The prisons do not rehabilitate, they reinforce the very worst in people: their paranoia, rage, and fear. So called "correctional" facilities merely mimic the early brutal lifestyles of the usually poor and occasionally infamous. From strip searches to beatings and isolation, our prisons repeat trauma in a way virtually guaranteed to maintain defensive violence as the default behavioral position. For years, reformers have suggested that criminal justice models be replaced by public health models that treat the psychological and physical costs of crime as they would another health hazard, with a comprehensive strategy for prevention and control similar, for instance, to anti-smoking campaigns.6 Where prevention fails, law violators would still be held in secure facilities. However unlike prisons, these institutions would offer services that improve physical and mental health, develop academic skills, and provide strong social support for the transition to lawful society.

Sadly, the reformers' visions are unlikely to be realized any time soon, particularly given the economic fix in which the United States now finds itself. If anything the prisons, which cost an estimated $30 billion dollars per year to run, will likely turn to dumping offenders back in the streets even more quickly than in the past, with almost no access to transitional services that might help released men and women maintain lawfulness. Each year roughly 650,000 people leave the state and federal prisons, most for supervised parole. These numbers will only grow now that "three strikes and you're out" laws have proved so expensive to maintain, and Congress has embraced "Second Chance" legislation which facilitates the early release of many prisoners. Most will exit the prison with no discharge planning, indeed with no place to go: "All you think of is going home. Then when that time comes, there's no home to come to."8 Released prisoners have only their convict identities to carry them forward: "They have tattoos all over them. They have convict hairstyles...they have spent years fitting in as a convict. Now they have to leave and start all over again."9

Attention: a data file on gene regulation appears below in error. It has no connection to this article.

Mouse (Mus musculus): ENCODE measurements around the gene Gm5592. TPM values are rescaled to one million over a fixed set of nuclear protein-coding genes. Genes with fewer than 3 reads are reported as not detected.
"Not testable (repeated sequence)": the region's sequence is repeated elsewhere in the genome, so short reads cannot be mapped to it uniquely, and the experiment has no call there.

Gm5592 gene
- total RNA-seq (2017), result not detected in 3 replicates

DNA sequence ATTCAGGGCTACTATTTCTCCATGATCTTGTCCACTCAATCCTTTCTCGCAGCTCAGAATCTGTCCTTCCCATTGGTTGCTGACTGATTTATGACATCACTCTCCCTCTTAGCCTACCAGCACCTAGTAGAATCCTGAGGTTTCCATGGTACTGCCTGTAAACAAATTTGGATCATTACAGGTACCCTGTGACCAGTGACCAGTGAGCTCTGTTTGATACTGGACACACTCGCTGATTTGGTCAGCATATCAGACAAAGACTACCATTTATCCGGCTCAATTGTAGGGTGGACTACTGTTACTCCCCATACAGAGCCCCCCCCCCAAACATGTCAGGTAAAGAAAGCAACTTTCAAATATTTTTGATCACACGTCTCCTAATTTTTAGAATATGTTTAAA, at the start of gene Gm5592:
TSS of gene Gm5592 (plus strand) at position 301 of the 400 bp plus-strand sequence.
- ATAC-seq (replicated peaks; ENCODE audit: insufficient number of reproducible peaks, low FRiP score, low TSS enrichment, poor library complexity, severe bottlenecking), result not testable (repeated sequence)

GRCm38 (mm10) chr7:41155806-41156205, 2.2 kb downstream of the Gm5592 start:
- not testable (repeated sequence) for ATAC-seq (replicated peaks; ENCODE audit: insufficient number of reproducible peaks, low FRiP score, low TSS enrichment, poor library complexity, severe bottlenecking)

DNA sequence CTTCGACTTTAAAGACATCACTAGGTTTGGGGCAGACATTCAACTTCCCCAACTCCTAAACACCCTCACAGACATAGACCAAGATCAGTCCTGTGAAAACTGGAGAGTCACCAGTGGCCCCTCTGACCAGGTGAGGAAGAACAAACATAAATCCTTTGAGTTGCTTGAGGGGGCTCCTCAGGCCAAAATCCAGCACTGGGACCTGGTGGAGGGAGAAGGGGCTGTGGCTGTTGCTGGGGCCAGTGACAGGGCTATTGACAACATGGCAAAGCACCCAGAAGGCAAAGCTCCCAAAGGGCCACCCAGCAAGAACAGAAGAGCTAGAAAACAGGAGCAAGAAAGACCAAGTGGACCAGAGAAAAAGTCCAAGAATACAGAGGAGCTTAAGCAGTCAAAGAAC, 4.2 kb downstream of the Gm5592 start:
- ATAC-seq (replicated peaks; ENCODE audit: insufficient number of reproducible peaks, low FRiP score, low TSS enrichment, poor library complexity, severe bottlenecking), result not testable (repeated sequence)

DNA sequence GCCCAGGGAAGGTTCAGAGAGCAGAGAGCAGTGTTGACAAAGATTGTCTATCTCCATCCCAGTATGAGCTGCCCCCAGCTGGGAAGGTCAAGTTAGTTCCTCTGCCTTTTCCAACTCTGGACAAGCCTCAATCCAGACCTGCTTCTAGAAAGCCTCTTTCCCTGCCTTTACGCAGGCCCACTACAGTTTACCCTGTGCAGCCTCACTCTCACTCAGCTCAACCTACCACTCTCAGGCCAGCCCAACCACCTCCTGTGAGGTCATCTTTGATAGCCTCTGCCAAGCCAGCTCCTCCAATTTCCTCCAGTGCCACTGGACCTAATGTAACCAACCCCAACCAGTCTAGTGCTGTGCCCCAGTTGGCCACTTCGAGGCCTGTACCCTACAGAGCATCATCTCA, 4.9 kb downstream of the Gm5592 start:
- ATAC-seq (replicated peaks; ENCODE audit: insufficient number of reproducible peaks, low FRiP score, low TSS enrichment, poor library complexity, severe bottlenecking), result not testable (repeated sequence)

Criminal profilers and forensic psychologists still blithely throw around terms like "evil", "demon", and "monster" when describing the people they are supposedly attempting to understand. Less pejorative perhaps, but equally stigmatizing, are the labels "former inmate", "ex-offender", or "ex-convict", especially when their use persists well after the person so titled has paid his or her debt to society. The public adopts the labels and the images they conjure. It's funny, how frightened the public is of the returning prisoner. The truth is that they are more frightened of us than we could ever be of them. Reintegration is terrifying, especially for those who have served long sentences and rejoin an unfamiliar world: cellphones instead of pay phones, metrocards instead of tokens, women who must be addressed as Ms. instead of Miss or Mrs. One man described his experience of returning to the outside: "When I first came out, I was shell shocked. It was like I was in a foreign country."10 Michael Powell, serving his third prison sentence, describes the overwhelming anxiety when inmates finally reach their parole date: "Going back to prison isn't a threat. The real world is more threatening now... Some panic. They stab another prisoner or kill one, so they will get more time. They assault guards or get caught with drugs, whatever it takes to receive a new statutory sentence or violate their parole or lose accumulated good time so that they can remain in prison."11